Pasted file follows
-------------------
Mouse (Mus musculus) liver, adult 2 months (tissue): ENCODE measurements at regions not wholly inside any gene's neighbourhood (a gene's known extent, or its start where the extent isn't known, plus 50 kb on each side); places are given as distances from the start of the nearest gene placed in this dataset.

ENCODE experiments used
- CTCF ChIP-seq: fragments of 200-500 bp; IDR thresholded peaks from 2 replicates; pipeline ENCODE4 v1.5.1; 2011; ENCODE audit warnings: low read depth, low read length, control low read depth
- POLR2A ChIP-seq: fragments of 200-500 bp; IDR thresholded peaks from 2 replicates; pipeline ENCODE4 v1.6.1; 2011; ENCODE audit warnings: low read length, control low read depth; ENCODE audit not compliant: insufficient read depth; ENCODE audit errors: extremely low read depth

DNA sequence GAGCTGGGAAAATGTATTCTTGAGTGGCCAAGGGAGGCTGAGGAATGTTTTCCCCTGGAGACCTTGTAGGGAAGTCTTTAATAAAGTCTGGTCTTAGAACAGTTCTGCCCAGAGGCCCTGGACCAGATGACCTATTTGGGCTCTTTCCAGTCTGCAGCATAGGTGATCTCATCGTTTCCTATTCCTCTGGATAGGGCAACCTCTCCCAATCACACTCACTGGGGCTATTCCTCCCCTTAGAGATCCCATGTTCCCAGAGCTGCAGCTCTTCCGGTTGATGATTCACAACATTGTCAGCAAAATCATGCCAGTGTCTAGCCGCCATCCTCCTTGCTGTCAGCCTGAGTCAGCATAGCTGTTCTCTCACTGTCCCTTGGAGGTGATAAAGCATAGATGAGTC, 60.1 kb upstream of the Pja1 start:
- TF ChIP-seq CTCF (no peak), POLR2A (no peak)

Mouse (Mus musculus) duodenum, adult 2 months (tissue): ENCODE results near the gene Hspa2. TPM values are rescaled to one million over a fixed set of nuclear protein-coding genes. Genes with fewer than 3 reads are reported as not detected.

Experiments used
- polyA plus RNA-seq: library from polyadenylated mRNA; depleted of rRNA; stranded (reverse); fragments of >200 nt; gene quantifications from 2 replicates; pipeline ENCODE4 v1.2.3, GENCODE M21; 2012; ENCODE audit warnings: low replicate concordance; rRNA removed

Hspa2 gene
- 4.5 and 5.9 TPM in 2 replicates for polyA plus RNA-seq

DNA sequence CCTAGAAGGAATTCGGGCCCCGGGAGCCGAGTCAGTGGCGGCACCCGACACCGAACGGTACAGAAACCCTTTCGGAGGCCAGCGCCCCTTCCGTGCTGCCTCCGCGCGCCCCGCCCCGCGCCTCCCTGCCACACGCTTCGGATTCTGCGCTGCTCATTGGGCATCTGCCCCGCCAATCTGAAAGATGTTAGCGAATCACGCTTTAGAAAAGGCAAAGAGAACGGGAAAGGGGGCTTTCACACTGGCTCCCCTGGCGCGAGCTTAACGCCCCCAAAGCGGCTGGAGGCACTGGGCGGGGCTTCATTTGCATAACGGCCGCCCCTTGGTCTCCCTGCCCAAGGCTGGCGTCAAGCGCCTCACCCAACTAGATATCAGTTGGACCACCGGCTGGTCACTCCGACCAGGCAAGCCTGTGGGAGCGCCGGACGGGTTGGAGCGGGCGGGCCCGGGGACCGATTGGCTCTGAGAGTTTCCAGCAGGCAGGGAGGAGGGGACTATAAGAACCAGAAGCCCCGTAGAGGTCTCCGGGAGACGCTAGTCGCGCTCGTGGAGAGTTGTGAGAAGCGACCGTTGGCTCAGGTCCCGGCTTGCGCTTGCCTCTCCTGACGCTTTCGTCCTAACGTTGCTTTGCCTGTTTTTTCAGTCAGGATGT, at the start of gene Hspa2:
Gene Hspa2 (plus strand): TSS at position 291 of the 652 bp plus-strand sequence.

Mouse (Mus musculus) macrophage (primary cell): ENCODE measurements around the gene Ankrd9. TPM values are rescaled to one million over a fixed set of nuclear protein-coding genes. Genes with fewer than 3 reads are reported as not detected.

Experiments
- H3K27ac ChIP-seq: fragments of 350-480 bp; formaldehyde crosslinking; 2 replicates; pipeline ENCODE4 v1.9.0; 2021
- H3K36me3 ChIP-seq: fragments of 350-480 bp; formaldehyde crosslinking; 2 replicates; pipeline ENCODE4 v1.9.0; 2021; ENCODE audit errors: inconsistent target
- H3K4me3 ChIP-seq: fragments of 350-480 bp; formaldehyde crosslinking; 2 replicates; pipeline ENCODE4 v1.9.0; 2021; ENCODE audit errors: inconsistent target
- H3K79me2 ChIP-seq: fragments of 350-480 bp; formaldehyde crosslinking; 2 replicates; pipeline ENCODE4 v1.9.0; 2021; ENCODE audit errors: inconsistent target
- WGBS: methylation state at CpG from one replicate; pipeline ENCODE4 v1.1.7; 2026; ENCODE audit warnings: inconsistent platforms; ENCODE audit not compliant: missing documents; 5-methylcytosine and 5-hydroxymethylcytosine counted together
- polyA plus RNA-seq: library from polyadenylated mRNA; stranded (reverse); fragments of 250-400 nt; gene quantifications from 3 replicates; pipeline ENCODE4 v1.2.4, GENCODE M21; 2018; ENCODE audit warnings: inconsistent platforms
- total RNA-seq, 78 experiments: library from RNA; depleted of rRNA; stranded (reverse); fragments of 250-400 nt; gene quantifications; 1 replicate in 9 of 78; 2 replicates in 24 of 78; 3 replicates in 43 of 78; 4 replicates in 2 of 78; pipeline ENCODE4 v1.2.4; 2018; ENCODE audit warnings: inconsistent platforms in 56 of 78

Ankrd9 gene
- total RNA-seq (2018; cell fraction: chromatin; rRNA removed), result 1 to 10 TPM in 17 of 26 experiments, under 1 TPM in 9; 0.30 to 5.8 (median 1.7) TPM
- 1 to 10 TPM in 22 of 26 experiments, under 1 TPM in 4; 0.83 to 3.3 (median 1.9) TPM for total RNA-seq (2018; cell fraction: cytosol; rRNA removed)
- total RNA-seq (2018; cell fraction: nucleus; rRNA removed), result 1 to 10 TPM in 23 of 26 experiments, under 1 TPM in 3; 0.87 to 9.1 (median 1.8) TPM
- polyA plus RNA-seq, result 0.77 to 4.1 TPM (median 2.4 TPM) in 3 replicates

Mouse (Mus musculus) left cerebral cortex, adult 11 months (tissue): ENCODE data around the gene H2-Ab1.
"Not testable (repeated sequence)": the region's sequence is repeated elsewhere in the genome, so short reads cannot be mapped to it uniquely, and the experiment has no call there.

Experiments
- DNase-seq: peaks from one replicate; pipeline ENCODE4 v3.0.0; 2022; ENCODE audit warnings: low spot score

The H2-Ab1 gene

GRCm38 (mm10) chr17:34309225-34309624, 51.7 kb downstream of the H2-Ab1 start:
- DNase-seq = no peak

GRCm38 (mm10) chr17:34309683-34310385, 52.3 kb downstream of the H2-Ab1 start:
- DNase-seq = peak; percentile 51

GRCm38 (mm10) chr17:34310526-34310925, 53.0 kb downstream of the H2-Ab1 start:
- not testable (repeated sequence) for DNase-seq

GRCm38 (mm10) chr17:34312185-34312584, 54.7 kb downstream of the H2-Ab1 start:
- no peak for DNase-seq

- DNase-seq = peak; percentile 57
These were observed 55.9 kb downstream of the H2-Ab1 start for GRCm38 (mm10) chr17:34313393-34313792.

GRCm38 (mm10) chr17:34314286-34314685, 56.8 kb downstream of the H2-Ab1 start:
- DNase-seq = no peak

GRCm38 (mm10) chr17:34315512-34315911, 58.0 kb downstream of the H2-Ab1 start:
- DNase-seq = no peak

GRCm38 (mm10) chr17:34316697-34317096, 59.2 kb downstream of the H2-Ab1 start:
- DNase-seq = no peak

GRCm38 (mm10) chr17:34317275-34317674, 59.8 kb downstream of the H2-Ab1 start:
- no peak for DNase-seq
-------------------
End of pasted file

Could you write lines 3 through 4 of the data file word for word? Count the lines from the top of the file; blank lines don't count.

- CTCF ChIP-seq: fragments of 200-500 bp; IDR thresholded peaks from 2 replicates; pipeline ENCODE4 v1.5.1; 2011; ENCODE audit warnings: low read depth, low read length, control low read depth
- POLR2A ChIP-seq: fragments of 200-500 bp; IDR thresholded peaks from 2 replicates; pipeline ENCODE4 v1.6.1; 2011; ENCODE audit warnings: low read length, control low read depth; ENCODE audit not compliant: insufficient read depth; ENCODE audit errors: extremely low read depth